When Randall Travel Marketing a year ago presented a study of Columbia County's efforts at bringing in tourists, it told us some things we already knew, or thought we knew: Tourism is valuable. Fishing tournaments don't put many people in hotels. Our visitors center is too far from most visitors.
But one of the more important aspects of the study was to bring complete strangers to the county and have them look around. What they found was that Columbia County can be unfriendly to travelers.
First, there is no consistent appearance to the signs welcoming visitors at the county's borders. Such signs help establish the community's identity, but they also let visitors, such as the crowds who came to town for the recent Dixie Ponytails World Series, immediately know when they've arrived.
Second, once inside the county, amenities and attractions are pretty much on their own in terms of visibility to visitors. That's fine, perhaps, for commercial establishments. But what about a first-time visitor who'd like to go to Savannah Rapids Pavilion, or to the amphitheater, or to the Grovetown Museum?
Natives can easily dismiss these issues because we're already here. But the Randall Marketing study made it clear that we need to do a better job visually welcoming people to the county and helping them get around while they're here.
Since that study was presented, a Columbia County Convention and Visitors Bureau committee has been working to come up with entrance and "wayfinding" signs.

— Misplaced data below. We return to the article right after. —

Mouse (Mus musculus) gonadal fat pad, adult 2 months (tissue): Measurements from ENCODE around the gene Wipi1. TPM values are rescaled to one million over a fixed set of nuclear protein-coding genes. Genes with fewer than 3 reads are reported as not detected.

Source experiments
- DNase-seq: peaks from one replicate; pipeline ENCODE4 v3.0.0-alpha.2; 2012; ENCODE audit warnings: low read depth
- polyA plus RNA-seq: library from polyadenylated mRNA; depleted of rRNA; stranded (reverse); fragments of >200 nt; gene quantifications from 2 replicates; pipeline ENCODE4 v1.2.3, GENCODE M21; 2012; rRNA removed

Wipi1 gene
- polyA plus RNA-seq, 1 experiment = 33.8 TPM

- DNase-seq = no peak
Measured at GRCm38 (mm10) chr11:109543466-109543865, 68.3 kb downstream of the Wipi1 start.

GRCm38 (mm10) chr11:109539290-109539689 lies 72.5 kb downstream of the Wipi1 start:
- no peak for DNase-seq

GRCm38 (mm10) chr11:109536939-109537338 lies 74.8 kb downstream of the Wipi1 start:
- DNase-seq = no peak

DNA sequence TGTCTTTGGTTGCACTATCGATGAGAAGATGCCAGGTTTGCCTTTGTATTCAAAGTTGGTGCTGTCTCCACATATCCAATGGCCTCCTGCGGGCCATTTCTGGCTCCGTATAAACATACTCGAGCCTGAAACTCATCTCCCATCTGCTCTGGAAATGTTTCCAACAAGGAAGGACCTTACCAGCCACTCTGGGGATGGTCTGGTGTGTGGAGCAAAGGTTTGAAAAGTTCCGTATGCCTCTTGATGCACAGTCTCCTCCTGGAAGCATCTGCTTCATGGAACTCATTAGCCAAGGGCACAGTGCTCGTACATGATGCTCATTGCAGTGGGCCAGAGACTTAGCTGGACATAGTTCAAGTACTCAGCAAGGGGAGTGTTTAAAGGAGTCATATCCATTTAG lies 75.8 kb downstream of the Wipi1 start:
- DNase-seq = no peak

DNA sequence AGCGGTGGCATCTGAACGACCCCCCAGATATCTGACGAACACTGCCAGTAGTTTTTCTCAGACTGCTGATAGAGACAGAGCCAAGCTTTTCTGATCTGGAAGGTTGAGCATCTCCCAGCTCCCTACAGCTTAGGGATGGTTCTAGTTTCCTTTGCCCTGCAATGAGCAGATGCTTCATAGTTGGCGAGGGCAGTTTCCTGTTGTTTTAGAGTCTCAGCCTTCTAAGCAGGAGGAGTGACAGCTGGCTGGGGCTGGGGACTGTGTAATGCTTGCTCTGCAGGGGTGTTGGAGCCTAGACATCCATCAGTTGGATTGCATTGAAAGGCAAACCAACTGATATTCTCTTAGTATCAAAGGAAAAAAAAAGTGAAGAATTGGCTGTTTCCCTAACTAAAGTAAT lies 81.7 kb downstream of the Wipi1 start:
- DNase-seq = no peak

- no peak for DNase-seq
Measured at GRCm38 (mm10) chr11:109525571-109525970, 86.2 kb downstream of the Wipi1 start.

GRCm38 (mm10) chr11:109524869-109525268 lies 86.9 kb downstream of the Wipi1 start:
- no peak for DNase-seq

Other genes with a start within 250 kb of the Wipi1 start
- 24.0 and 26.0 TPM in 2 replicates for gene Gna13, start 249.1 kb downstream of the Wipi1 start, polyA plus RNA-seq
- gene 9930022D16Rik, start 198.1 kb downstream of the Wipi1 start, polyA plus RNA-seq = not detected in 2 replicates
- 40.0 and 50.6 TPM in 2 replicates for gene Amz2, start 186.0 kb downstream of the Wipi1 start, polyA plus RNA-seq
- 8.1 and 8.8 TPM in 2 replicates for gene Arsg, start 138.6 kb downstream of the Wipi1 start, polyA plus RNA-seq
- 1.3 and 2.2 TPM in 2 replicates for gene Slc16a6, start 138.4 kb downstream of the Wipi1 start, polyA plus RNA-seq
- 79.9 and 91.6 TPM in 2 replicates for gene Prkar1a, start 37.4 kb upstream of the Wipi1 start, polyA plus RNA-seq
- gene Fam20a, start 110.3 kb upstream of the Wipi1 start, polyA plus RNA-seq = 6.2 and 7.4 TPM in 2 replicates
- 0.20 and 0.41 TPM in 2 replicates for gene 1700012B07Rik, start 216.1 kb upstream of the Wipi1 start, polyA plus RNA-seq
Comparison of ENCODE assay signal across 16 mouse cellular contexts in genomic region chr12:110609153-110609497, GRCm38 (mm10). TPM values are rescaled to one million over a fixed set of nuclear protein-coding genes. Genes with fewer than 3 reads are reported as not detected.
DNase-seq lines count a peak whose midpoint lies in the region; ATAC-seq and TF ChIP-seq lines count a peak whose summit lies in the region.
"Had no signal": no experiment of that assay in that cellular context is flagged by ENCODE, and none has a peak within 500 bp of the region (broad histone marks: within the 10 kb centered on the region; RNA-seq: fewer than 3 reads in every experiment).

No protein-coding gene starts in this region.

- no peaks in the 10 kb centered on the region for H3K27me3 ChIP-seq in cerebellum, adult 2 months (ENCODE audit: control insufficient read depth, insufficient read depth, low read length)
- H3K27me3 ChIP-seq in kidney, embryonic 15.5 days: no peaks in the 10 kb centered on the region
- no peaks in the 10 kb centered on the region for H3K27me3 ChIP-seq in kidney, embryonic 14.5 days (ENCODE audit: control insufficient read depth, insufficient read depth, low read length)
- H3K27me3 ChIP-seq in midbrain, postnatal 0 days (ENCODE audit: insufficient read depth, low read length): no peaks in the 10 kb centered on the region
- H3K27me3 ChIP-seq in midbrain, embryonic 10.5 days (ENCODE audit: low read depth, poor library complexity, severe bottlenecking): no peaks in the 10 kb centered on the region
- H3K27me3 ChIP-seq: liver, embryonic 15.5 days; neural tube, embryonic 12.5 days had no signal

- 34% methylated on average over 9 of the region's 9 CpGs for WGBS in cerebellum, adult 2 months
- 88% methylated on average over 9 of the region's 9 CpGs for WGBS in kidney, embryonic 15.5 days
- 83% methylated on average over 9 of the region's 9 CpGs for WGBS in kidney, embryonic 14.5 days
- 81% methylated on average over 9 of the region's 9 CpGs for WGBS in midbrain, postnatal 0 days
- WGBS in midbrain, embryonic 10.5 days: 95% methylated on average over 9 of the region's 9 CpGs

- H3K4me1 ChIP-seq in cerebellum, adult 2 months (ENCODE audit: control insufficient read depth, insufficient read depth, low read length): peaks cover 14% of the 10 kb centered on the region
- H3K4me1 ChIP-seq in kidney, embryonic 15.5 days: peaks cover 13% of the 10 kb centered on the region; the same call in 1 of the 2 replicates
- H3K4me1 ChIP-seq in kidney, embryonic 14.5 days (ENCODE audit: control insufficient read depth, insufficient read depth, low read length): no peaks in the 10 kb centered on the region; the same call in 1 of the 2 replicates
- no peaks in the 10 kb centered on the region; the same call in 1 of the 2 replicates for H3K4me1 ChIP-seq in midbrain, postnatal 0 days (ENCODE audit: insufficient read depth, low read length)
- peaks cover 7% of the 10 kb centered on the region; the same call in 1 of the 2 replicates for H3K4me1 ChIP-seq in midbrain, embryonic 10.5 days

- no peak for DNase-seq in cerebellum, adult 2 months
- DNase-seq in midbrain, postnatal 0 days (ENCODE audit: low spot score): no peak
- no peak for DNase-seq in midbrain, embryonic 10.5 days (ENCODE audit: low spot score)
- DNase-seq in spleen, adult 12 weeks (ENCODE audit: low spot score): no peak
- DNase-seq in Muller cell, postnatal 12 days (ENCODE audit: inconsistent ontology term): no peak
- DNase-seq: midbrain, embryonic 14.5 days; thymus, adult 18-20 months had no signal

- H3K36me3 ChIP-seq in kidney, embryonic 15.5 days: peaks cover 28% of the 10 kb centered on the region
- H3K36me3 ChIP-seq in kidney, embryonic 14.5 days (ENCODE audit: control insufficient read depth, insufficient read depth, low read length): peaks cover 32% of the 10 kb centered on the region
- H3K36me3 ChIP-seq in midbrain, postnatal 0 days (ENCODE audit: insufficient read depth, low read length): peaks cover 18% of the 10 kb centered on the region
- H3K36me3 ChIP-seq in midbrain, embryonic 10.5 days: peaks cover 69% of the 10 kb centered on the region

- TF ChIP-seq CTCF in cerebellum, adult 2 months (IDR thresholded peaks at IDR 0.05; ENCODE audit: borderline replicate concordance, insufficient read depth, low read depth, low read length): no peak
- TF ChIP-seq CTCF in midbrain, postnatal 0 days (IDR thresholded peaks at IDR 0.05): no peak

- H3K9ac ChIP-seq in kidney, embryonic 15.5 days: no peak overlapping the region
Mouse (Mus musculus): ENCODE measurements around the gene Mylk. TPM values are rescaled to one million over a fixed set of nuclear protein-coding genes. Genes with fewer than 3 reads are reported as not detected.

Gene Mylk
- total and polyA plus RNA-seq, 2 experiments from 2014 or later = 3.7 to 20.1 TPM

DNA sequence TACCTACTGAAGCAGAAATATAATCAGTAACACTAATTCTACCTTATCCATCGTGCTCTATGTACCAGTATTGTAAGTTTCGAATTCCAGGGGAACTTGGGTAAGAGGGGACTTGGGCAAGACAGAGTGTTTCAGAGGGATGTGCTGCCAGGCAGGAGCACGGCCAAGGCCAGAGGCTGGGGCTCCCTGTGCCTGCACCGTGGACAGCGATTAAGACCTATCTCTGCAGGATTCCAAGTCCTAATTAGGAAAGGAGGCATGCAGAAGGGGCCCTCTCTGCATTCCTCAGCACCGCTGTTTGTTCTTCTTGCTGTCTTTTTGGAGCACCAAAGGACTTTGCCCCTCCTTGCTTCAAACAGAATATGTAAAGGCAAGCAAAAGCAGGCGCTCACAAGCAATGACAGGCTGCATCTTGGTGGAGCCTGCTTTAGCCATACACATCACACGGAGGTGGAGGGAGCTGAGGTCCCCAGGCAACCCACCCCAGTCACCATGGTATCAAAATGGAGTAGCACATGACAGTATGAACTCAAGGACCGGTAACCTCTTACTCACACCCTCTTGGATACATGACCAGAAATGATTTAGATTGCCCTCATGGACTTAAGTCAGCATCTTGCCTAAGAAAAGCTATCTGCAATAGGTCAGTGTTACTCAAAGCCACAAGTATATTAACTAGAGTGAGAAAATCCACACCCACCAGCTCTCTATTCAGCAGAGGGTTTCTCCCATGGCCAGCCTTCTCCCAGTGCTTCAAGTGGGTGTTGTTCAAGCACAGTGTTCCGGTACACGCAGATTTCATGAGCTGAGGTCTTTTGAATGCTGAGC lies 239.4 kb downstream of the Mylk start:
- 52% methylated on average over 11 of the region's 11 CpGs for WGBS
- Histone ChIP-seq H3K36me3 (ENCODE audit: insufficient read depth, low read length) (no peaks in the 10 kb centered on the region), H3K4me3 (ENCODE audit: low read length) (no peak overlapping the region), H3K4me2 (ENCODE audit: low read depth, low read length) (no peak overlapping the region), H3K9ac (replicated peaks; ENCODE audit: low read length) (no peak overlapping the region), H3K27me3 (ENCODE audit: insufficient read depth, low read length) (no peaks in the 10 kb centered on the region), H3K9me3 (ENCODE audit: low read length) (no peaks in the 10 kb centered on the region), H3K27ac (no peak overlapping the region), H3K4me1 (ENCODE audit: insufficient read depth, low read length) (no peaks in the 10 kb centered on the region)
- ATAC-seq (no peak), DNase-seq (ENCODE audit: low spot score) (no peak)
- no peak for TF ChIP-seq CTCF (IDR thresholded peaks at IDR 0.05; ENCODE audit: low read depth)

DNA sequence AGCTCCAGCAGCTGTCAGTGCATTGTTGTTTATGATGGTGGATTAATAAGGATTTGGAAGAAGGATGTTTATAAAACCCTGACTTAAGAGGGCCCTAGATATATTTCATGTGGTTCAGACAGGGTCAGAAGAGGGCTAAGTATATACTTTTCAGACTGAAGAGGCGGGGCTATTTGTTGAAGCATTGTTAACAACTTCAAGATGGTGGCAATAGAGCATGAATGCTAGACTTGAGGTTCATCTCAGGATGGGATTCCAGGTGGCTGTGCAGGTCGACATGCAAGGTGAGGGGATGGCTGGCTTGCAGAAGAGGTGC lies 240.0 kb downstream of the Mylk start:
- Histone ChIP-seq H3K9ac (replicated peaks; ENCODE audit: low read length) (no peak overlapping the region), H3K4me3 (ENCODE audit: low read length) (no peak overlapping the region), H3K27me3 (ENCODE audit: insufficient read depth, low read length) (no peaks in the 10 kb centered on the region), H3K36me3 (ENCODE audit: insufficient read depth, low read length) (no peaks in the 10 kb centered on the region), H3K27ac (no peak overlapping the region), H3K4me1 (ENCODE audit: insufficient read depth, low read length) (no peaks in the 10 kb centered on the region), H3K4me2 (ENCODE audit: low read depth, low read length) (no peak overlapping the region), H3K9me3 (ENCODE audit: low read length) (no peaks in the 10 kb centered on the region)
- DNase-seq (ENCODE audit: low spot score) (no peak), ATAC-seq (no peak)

The first tangible result was unveiled Aug. 3, when committee chair Cathy Hayes unveiled a design for the entry signs and won approval from commissioners for installation of two of them.
To sidestep state bureaucracy, those first two signs will be installed at entrances on county roads: Flowing Wells and Stevens Creek. The next step, though, is up to county residents, who are being asked to provide feedback.
The danger to such a request is that negative comments typically are more prevalent. People who like or are ambivalent about something are less likely to respond than those who dislike it, so unless the committee members keep that in perspective they're likely to be discouraged by the feedback.
It doesn't help that the CVB is penny-pinching, spending only a tiny fraction on its signs - about $3,000 to start - compared to the whopping $100,000 project that created those elegant signs welcoming visitors to Augusta. Being thrifty is good, but it might be hard for residents to understand why our signs don't look as nifty as Augusta's.
Keep that price tag in mind as one of the factors in favor of Columbia County's signs when deciding how they look. And then be sure to look for the upcoming surveys at www.visitcocoga.com to give feedback.
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